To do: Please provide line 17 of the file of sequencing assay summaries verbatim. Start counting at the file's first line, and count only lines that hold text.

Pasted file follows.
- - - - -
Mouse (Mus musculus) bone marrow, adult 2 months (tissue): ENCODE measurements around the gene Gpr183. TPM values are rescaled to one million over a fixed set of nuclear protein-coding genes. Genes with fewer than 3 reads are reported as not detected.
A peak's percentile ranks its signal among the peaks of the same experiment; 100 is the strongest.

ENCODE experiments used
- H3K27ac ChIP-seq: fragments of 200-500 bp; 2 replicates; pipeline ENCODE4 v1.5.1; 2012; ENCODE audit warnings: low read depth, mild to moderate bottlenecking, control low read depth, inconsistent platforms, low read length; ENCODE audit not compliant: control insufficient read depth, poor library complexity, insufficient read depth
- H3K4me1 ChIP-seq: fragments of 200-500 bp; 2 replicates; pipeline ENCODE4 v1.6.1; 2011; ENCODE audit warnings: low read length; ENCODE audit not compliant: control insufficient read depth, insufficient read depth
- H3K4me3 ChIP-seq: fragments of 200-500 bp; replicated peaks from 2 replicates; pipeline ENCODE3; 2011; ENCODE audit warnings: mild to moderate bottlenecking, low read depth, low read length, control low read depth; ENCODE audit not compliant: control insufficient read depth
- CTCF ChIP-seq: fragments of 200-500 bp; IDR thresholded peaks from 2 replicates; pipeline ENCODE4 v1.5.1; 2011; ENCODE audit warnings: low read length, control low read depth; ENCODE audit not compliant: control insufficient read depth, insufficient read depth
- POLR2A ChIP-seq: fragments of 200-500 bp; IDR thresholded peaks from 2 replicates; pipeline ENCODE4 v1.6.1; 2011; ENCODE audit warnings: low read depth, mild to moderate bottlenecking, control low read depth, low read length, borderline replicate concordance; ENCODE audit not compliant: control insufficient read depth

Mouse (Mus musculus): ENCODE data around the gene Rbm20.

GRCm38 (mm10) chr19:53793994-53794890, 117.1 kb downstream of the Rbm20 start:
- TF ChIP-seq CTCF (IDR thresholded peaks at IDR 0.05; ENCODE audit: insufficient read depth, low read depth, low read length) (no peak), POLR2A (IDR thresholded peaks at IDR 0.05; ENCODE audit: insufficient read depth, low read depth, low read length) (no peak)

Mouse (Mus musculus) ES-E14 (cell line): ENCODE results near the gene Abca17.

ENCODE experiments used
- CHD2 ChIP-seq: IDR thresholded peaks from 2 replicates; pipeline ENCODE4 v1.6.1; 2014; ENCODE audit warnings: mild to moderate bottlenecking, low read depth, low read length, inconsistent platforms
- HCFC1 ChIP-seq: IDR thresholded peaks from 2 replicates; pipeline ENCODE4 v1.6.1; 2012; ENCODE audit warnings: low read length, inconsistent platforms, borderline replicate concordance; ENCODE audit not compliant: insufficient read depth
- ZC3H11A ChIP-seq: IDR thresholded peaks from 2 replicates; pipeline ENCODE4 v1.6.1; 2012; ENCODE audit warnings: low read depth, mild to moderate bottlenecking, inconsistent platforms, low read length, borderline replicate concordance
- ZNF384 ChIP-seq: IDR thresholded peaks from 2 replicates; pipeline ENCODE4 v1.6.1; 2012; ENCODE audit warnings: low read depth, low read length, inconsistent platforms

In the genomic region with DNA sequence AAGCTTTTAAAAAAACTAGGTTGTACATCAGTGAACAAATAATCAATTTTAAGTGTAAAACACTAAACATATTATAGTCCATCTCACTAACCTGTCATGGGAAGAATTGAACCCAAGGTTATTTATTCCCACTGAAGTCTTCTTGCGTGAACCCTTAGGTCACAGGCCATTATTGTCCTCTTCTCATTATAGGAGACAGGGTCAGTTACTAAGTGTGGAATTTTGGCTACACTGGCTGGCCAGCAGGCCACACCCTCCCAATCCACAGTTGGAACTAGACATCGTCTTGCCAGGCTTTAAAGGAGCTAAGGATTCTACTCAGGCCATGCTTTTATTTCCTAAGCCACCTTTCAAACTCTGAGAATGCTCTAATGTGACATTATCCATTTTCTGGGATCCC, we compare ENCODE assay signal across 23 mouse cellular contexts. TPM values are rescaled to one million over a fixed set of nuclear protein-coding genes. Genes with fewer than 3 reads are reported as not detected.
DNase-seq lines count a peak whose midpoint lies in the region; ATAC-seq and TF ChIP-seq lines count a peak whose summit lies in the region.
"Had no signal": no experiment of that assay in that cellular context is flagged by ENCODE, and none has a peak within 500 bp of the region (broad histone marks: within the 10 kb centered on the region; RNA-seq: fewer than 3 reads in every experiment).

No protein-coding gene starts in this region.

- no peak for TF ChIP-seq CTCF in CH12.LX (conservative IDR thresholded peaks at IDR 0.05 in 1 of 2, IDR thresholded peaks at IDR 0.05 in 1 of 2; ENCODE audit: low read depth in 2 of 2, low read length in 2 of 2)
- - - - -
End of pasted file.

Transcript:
- ZNF384 ChIP-seq: IDR thresholded peaks from 2 replicates; pipeline ENCODE4 v1.6.1; 2012; ENCODE audit warnings: low read depth, low read length, inconsistent platforms